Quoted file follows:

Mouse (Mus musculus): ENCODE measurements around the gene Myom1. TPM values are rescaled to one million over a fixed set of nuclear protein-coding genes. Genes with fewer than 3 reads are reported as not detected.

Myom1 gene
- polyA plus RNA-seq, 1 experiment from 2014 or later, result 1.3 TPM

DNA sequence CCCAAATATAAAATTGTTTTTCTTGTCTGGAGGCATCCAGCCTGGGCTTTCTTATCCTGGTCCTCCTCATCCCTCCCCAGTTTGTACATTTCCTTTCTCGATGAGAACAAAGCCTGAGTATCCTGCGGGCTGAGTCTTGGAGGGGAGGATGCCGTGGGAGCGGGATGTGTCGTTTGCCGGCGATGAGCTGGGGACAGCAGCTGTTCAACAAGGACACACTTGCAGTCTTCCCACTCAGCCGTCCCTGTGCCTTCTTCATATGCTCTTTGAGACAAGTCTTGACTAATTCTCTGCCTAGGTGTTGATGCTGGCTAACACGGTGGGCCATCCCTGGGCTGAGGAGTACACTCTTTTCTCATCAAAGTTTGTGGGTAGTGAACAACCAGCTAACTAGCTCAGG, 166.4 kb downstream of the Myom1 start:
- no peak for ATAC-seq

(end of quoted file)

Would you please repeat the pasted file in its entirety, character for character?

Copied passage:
Mouse (Mus musculus): ENCODE measurements around the gene Myom1. TPM values are rescaled to one million over a fixed set of nuclear protein-coding genes. Genes with fewer than 3 reads are reported as not detected.

Myom1 gene
- polyA plus RNA-seq, 1 experiment from 2014 or later, result 1.3 TPM

DNA sequence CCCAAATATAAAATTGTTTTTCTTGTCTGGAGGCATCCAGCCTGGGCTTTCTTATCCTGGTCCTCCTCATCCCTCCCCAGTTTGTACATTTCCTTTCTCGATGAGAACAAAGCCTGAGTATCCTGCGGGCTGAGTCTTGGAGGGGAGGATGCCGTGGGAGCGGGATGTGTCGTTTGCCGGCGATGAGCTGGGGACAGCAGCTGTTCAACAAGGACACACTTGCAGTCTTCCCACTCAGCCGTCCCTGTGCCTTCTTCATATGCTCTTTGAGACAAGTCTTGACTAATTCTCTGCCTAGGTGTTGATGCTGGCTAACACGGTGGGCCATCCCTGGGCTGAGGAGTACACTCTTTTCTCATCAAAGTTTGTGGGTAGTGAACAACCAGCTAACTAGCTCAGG, 166.4 kb downstream of the Myom1 start:
- no peak for ATAC-seq